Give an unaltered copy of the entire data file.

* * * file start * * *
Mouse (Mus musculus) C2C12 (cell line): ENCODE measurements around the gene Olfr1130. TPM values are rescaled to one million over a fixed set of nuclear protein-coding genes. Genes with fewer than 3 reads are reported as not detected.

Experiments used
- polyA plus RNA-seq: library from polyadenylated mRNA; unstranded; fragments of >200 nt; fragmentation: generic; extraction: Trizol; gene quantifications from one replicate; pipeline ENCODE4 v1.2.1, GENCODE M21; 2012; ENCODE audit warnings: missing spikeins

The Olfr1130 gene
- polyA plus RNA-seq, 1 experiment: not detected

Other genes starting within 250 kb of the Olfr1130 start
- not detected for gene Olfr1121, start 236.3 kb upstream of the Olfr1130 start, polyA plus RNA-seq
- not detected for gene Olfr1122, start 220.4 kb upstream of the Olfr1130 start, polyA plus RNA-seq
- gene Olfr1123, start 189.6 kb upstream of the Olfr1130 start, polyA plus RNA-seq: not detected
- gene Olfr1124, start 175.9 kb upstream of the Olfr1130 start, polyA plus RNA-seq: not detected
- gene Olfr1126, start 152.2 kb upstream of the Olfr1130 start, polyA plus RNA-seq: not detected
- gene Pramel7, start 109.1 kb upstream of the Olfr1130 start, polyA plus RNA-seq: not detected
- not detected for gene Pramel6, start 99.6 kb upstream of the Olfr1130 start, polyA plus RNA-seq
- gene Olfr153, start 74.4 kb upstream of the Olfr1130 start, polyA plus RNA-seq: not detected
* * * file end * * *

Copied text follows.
Mouse (Mus musculus) C2C12 (cell line): ENCODE measurements around the gene Olfr1130. TPM values are rescaled to one million over a fixed set of nuclear protein-coding genes. Genes with fewer than 3 reads are reported as not detected.

Experiments used
- polyA plus RNA-seq: library from polyadenylated mRNA; unstranded; fragments of >200 nt; fragmentation: generic; extraction: Trizol; gene quantifications from one replicate; pipeline ENCODE4 v1.2.1, GENCODE M21; 2012; ENCODE audit warnings: missing spikeins

The Olfr1130 gene
- polyA plus RNA-seq, 1 experiment: not detected

Other genes starting within 250 kb of the Olfr1130 start
- not detected for gene Olfr1121, start 236.3 kb upstream of the Olfr1130 start, polyA plus RNA-seq
- not detected for gene Olfr1122, start 220.4 kb upstream of the Olfr1130 start, polyA plus RNA-seq
- gene Olfr1123, start 189.6 kb upstream of the Olfr1130 start, polyA plus RNA-seq: not detected
- gene Olfr1124, start 175.9 kb upstream of the Olfr1130 start, polyA plus RNA-seq: not detected
- gene Olfr1126, start 152.2 kb upstream of the Olfr1130 start, polyA plus RNA-seq: not detected
- gene Pramel7, start 109.1 kb upstream of the Olfr1130 start, polyA plus RNA-seq: not detected
- not detected for gene Pramel6, start 99.6 kb upstream of the Olfr1130 start, polyA plus RNA-seq
- gene Olfr153, start 74.4 kb upstream of the Olfr1130 start, polyA plus RNA-seq: not detected